• astronomy and other scientific tools
    • Lots and lots of stuff
(Yeah that summary is a little much. The full list can be overwhelming.)

If you're like me, you'll look at that list and just give Microsoft's confining view of the world the boot -- Load a Linux or BSD distribution and don't look back. But even if you do that, you need some way to bootstrap your trust relationships in this larger, unfamiliar world.

(Cygwin is something of a McGuffin here. These principles mostly work for any other attempt to establish a chain of trust.)

I used a process similar to what I'll describe below when I bootstrapped my trust relationships in the larger world. I just used openBSD and freeBSD rather than Cygwin. Ubuntu or another Linux OS would serve as well, and I sometimes re-boot a web of trust for my workplace workstations using basically the same set of steps.

It's a fairly lengthy process, and it should be a fairly lengthy process. The time and effort you put into going through the process are a major part of the value of the process. If you don't take the time and go through the steps, you won't have properly bootstrapped your chain of trust when you start using it. Plan on it taking several weeks, at least.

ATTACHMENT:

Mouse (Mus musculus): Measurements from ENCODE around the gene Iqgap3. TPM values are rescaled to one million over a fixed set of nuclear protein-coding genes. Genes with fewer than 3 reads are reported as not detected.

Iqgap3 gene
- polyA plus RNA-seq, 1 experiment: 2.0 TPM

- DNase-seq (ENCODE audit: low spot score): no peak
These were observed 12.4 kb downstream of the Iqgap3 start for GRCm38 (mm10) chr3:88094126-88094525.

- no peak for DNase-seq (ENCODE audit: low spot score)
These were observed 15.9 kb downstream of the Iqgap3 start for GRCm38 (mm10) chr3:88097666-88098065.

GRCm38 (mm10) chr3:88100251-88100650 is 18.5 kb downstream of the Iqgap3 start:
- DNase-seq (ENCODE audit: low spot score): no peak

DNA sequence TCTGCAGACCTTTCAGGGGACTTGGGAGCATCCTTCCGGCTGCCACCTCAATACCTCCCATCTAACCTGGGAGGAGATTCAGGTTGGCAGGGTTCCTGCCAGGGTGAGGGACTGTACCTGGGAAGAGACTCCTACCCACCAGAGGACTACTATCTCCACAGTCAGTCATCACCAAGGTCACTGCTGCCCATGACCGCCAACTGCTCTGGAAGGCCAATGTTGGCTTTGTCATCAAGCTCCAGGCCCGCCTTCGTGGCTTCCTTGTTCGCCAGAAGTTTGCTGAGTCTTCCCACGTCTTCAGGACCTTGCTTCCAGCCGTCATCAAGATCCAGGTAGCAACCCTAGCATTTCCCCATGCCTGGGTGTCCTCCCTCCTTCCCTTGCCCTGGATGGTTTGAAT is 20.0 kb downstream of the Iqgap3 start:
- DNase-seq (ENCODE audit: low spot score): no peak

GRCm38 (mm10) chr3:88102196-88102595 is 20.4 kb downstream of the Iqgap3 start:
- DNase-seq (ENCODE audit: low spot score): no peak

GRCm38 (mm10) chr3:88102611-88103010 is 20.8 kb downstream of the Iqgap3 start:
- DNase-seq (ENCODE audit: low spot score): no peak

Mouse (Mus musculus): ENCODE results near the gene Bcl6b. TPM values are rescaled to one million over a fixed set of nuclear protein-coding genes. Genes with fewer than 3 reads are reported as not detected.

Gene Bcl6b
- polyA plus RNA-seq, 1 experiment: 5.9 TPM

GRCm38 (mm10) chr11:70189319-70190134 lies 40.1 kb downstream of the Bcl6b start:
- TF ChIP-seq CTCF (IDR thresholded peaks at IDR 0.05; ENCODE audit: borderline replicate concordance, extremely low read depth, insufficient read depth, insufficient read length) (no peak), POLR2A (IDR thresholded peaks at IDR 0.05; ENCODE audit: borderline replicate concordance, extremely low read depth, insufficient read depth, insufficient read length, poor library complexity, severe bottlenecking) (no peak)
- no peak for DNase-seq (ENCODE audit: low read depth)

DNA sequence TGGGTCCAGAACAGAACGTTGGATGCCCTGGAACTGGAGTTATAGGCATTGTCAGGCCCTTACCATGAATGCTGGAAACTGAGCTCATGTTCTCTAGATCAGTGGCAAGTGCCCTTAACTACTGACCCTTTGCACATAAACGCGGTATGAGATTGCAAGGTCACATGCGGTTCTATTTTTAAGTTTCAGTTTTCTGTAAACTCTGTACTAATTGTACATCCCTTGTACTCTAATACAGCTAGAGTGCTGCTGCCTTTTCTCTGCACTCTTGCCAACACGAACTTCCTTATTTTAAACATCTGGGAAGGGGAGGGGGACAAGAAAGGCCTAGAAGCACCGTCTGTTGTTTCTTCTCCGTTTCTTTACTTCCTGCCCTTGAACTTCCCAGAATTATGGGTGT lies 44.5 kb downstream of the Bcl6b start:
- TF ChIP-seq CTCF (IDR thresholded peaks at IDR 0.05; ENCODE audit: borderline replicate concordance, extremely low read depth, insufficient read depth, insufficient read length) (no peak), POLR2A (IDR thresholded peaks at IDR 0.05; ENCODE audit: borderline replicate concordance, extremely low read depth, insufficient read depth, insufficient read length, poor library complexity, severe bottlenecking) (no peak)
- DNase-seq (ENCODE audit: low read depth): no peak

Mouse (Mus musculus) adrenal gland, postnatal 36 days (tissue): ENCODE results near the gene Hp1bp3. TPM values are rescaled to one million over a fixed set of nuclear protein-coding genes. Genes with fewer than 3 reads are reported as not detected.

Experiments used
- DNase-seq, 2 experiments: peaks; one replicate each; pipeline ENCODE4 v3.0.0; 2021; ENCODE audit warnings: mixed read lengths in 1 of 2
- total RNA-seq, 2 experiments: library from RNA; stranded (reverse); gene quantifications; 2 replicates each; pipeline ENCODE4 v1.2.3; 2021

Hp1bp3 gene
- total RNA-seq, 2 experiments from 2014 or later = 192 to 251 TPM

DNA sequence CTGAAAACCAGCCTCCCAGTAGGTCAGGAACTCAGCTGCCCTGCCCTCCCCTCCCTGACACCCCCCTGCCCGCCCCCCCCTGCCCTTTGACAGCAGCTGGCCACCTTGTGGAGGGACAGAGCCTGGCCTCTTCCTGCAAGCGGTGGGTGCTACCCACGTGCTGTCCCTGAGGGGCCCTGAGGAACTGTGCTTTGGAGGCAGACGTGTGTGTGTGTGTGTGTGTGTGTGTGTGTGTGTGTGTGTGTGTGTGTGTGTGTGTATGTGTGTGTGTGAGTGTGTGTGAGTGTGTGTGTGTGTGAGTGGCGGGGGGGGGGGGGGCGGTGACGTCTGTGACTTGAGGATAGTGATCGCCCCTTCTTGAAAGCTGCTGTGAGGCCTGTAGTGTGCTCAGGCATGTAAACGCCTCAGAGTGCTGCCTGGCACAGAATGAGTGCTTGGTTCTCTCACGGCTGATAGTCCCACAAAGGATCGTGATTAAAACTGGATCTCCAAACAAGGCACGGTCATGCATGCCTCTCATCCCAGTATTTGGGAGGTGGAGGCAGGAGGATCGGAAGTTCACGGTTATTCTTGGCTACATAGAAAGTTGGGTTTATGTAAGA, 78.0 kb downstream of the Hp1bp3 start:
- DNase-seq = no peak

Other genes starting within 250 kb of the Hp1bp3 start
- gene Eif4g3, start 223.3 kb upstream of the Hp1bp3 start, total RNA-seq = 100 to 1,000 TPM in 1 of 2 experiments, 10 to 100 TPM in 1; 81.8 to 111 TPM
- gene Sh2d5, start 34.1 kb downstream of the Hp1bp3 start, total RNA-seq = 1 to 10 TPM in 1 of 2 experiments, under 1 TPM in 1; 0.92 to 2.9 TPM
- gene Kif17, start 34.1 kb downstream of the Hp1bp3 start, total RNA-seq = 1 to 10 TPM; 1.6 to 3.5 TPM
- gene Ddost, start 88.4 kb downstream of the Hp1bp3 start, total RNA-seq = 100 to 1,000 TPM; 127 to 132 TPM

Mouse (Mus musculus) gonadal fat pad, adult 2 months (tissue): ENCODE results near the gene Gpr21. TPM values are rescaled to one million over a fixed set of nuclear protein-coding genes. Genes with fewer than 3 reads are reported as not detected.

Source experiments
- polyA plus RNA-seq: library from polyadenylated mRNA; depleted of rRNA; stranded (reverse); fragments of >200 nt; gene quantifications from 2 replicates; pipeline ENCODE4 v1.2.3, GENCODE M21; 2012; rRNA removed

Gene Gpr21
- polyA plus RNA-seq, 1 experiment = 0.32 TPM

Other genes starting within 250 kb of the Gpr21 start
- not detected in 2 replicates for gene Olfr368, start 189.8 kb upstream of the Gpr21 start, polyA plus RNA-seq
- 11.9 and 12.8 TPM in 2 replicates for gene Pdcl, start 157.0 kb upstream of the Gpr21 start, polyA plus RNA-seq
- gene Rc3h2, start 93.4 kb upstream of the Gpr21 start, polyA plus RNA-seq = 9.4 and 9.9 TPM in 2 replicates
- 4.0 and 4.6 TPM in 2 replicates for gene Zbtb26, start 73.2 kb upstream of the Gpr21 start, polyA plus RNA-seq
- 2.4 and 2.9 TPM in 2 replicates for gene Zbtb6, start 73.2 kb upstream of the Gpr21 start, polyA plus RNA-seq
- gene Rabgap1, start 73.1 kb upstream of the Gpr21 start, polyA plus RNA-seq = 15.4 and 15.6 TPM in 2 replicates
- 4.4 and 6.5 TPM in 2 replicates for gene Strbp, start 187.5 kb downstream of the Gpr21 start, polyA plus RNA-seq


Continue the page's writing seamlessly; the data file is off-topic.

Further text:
The construction of a real chain/web of trust takes years, but you can't wait that long. If you wait forever, you never get started. A few weeks or a month or two should be a reasonable amount of time to get started.

(I know it seems like a downer, but this gives you a big clue as to why Microsoft software is so vulnerable. Too many people use it without thinking. It's worth the patience and the effort, and, if you don't give it both patience and effort, it will not be worth nearly as much to you. That's what experience costs and that's what it's worth. You cannot really trust without experience. If you make it a vicious cycle, it's vicious. Make it a virtuous cycle, instead. Dig in.)